Hutton is a heavy-hitter. He was Secretary of State for Work and Pensions 2005-7, and despite having accurately predicted that Brown would be a "fucking disaster" as prime minister, went on to become Secretary of State for Business, Enterprise and Regulatory Reform, and finally Secretary of State for Defence from October 2008 until he resigned in mid 2009 and announced he would not stand at the next election. Despite this, he got a peerage in Brown's dissolution honours.
Anyway - back to White's article, which chides the state sector unions for pissing into the wind about the unfunded pension liabilities that have been mounting up ever since Thatcher bought them off back in 1980-81 (that last bit is my view, not White's).
On pensions there is always good news to offset the bad. Yes, most currently struggle to pay their way, but the underlying cause of the problem, alongside breezily over-optimistic promises by companies and governments, is that most of us are living so much longer.
Public sector workers talk of lower pay than the private sector in return for greater job security and state-backed pension. Such arguments fail to impress their private sector colleagues who have seen final salary schemes - in some cases, all pension schemes - modified or close as a combination of factors exposed their financial fragility.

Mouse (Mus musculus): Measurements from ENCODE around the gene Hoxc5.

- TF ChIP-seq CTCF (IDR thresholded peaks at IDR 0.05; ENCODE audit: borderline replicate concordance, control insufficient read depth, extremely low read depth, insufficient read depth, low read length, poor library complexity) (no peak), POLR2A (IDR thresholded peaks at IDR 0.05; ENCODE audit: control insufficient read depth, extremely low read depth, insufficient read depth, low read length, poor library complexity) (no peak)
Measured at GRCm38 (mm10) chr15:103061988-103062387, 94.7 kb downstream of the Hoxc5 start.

The free market narrative blames chancellor Gordon Brown, whose famous assault on pension fund tax perks (building on Norman Lamont's early raid) did not help. But nor did company pension contribution holidays in the boom years, followed by panic after the stock market tanked. Rarely put in the dock is the change to transparent accounting, which forced private companies to stop pretending all was well.White's blind spot is to think that a tu quoque about Lamont and the shaky accounting of some private pension plans balances the fact that Brown deliberately set out to destroy the best funded private pensions in Europe, with the intention of privileging the state sector. But he is far from unique in this - everyone seems to forget that Brown's malevolent plan was put into action as soon as he became chancellor, over 13 years ago.
Brown also pushed state salaries up to parity with the wealth-producing sector without reducing the multiple perks that had previously "compensated" the statist drones for their lower pay, while increasing their numbers. He also poured state funding into the state sector unions, with the aim of creating a highly privileged, unsackable mass of Labour party clients in the state apparat - and he succeeded.
So, although White writes sensibly about Young's sensible proposals, by limiting themselves to demographic issues they both avoid discussing the politics of how such a blatant imbalance came about. The state sector union bosses quite clearly intend to deliver on their side of the evil bargain Brown struck with them.